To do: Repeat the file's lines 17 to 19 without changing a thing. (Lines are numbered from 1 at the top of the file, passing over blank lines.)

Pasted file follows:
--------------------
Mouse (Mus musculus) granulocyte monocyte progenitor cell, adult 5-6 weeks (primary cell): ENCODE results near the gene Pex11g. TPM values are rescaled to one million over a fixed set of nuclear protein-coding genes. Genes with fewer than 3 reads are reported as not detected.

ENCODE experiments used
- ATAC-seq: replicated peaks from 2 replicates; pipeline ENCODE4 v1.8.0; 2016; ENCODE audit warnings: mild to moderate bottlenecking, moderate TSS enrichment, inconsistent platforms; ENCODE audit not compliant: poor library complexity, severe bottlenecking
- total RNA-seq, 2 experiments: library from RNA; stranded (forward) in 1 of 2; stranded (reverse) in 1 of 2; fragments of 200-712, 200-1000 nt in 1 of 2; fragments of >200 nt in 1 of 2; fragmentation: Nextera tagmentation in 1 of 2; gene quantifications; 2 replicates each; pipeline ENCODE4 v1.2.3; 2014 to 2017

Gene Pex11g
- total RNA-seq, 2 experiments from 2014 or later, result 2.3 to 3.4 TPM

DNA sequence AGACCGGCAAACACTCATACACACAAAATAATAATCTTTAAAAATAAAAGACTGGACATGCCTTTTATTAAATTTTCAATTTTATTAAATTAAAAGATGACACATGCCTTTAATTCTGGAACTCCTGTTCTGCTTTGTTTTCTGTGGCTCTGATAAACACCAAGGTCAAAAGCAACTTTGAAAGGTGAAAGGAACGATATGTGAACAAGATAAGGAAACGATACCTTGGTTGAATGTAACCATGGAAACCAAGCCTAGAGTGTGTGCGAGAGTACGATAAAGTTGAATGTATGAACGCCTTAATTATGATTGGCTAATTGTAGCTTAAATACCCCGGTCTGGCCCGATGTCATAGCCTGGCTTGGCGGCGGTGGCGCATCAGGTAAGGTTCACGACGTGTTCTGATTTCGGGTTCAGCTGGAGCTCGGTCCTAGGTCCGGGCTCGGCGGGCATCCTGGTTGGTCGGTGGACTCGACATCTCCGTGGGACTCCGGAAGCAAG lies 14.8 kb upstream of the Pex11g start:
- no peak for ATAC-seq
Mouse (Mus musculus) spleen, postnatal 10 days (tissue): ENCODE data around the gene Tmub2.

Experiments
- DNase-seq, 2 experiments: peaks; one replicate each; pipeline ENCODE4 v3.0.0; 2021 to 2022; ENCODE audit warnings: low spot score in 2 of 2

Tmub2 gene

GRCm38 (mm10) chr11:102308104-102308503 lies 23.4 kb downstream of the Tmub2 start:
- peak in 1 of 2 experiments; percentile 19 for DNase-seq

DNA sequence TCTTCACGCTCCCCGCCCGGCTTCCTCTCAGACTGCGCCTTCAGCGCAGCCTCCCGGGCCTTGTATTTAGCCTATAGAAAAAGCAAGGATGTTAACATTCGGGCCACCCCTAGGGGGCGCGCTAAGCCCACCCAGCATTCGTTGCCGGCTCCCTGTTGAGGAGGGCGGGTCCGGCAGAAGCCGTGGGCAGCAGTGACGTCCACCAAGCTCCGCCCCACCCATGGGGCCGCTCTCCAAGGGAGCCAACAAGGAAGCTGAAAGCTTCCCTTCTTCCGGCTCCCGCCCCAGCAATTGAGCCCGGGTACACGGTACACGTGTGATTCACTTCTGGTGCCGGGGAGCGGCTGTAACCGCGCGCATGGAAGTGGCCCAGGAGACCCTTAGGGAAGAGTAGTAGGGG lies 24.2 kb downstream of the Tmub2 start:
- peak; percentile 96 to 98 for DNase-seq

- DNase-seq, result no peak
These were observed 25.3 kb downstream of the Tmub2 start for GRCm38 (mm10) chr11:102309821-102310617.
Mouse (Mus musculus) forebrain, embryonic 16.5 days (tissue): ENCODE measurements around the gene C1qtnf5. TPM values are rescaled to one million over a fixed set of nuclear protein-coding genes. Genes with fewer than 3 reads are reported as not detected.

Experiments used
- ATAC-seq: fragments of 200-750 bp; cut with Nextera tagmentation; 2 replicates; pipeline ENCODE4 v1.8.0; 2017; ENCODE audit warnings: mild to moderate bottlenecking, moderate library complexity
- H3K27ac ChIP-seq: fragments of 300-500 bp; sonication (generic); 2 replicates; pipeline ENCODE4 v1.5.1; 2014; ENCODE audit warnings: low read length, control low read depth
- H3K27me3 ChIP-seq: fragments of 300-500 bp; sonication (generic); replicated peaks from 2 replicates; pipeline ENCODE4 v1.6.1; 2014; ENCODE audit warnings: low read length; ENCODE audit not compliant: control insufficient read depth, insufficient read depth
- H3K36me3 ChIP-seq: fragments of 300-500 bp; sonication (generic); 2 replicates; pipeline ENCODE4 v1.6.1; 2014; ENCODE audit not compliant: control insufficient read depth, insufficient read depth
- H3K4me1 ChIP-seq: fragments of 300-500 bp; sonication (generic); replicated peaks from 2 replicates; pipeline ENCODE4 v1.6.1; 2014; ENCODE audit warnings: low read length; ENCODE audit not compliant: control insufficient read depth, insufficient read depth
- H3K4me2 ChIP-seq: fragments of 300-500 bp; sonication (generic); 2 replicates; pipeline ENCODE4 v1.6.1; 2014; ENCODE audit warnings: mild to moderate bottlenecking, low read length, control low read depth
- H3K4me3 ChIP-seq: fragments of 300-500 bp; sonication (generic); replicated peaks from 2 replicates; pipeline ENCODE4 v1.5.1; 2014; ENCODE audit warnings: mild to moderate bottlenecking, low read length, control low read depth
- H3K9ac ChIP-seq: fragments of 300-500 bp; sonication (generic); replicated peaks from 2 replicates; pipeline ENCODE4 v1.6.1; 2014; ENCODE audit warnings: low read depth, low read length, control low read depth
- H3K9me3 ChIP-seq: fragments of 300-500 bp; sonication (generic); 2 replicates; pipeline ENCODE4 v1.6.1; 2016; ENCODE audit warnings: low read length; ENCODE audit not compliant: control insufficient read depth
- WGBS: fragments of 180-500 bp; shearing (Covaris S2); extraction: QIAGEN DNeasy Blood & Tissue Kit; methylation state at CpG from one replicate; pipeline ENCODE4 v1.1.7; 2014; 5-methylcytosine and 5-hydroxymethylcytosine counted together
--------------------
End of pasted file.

- DNase-seq, result no peak
These were observed 25.3 kb downstream of the Tmub2 start for GRCm38 (mm10) chr11:102309821-102310617.
Mouse (Mus musculus) forebrain, embryonic 16.5 days (tissue): ENCODE measurements around the gene C1qtnf5. TPM values are rescaled to one million over a fixed set of nuclear protein-coding genes. Genes with fewer than 3 reads are reported as not detected.